Five years ago in a friend's childhood home near Neil Young's mansion in Woodside, CA, The Popular Workshop's founders Nate Hooper and Andy Hawgood came upon a gallery curator's wet dream. They stumbled upon a crawl space brimming with almost 20,000 photos, slides and negatives vividly documenting the decades of globetrotting–in the vein of Robert Frank and William Eggleston–of one Bob Chisholm, an architect and amateur photographer who managed to take his children to every continent on the planet before they reached their 10th birthdays. The photos, untouched for nearly a decade, were never intended to be viewed by the public, yet somehow Hooper and Hawgood coaxed Chisholm to let them showcase his unrecognized talent to the city of San Francisco in their aptly titled exhibit Forgotten and Undisturbed, which opens this Friday, July 1st.
Only a third of the 20,000 photos, slides and negatives found in Woodside, CA
Chisholm had stashed away a body of work that could fill a dozen books and just as many gallery shows–and indeed, the work was courted by publishers in New York a few years ago. But The Popular Workshop charmed him enough to make this show his art world debut. The guys are also filming a documentary about the photographer which will be released halfway through the exhibit's duration. Chisholm, who was born in Burbank in 1945, did a lot of his travels perched atop a motorcycle and still to this day constantly has a camera hanging from his neck.
Hooper and Hawgood stand in front of the exhibit-in-progress
Chisholm used 35 MM and regular point-and-shoot cameras with Kodachrome film (RIP) to capture the counterculture of the 60s (he was fervently anti-war), street scenes a la Bill Cunningham and the evolving landscapes of urban and suburban life from the 1950s through the 90s. After a preview of the show, I sat down with Hooper and Hawgood to ask a few questions about their incredible luck:
How do you know Bob? Can you take me through the actual discovery of the all the photos and slides?
Bob is our longtime friend Devin's father. About five years ago, we were riding motorcycles up at the Chisholm property in the hills behind Woodside and went into the house to take a break when we stumbled upon a trove of slides nestled in a small crawl space. We spent the next few hours feeding the slide projectors these images and couldn't believe the amazing stuff we were seeing! We contacted Bob and he was all for letting us curate and display his work. Since then, the intrigue based on these images has grown and many ideas have bounced around, from art shows to publishing. So when we started The Popular Workshop, the question almost answered itself. We were going to show Bob's work here, in the gallery.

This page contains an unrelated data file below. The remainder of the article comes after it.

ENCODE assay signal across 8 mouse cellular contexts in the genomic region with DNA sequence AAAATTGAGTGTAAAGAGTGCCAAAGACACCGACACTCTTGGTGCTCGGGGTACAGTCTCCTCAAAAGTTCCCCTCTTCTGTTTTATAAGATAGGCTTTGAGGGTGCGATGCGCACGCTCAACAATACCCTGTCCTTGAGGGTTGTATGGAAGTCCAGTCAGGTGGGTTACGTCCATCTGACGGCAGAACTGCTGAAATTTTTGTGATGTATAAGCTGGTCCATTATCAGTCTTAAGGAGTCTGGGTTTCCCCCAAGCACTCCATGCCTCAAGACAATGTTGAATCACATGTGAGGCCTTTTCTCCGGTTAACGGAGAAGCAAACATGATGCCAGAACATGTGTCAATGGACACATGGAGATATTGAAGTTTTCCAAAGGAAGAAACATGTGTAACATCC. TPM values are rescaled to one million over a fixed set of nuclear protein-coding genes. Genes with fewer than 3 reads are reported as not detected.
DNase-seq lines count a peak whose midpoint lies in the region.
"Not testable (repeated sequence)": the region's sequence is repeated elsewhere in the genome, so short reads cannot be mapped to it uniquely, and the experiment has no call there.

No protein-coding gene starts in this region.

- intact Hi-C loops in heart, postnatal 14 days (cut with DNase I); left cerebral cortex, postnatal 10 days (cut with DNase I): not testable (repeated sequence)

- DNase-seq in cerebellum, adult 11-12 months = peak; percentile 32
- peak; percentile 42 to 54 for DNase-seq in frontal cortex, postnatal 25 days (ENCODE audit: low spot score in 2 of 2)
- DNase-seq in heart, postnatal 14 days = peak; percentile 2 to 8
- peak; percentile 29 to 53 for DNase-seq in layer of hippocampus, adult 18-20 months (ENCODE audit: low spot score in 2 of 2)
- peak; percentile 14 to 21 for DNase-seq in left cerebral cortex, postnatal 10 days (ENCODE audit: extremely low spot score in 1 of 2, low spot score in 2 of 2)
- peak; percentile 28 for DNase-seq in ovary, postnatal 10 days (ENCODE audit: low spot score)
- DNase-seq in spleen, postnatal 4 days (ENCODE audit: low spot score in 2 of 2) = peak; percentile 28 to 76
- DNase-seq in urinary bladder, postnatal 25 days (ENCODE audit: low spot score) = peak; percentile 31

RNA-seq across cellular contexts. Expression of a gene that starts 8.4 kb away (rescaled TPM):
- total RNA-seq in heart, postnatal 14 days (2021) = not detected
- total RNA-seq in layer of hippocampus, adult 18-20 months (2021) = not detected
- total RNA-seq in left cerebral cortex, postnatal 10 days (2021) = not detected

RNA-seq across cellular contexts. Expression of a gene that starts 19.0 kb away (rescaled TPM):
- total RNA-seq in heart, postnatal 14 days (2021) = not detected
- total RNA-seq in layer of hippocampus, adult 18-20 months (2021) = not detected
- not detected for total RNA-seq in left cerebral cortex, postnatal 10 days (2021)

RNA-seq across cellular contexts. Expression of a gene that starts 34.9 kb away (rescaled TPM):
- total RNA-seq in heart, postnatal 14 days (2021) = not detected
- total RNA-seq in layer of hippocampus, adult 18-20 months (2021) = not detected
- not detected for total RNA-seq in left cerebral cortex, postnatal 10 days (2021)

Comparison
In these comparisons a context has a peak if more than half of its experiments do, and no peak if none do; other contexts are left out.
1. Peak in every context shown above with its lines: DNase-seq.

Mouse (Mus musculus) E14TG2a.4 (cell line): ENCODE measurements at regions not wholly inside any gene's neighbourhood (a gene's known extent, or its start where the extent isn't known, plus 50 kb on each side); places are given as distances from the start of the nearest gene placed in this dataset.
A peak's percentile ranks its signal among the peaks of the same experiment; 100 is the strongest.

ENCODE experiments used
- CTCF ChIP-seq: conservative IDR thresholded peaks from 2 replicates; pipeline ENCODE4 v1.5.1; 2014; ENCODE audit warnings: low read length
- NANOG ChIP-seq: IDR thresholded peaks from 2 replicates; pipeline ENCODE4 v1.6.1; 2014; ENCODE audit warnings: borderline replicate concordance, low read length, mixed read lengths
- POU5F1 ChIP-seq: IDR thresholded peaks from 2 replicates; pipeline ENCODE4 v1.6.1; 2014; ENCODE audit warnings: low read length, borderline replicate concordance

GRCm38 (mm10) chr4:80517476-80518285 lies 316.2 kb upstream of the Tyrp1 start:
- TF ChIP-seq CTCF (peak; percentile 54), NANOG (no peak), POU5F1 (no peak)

What kind of life is reflected in the photos? What's the overall mood of the images?
Just going through a body of work this prolific really allowed us to learn so much about Bob. He's an amazing guy. He's spent an incredible amount of time on the road, all over the world. What we started to notice, by going through his photographs, is that even across 40 years, there are certain thematic consistencies that ran through his work and life. There are profound moments of humor, darkness, anti-establishment and anti-war sentiments, but all seeming to gel in a non-heavy handed way.
We curated the show semi-chronologically, so the viewer is able to really watch his work develop. The earlier work seems to be rooted in more of a documentary street photography style but as the show progresses more complex narratives start to develop.
What was the process like, going through and sorting all of them to pick the best? What was your criteria?
From a curating standpoint, this was quite a challenge. Basically we spent a couple of weeks locked in dark room projecting thousands of slides on the wall. From there it was just a matter of refining the cut and picking out the images that most articulated Bob's voice, showed the breadth of this work and stood out on their own as strong images but also reinforced one another as a collective whole. There were definitely some debates! This show could have gone in many directions. We opted to exhibit a range of his work, since this is Bob's first show. There is certainly enough material for many more shows.
Forgotten and Undisturbed opens the evening of July 1st and ends August 13th at The Popular Workshop, 1173 Sutter Street, 415-655-3765. Gallery hours are Tues.-Sat., 12-6 pm.